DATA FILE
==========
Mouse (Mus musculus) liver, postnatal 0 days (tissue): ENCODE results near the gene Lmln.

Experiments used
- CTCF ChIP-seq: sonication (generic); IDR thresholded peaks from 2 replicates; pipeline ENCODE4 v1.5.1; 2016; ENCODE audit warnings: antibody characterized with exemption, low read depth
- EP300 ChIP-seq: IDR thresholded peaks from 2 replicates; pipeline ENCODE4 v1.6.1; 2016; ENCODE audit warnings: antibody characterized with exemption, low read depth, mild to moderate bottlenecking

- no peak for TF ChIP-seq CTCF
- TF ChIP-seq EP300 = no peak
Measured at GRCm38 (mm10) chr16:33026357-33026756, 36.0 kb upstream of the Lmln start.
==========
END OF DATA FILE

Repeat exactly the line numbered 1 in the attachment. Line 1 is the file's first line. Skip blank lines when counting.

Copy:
Mouse (Mus musculus) liver, postnatal 0 days (tissue): ENCODE results near the gene Lmln.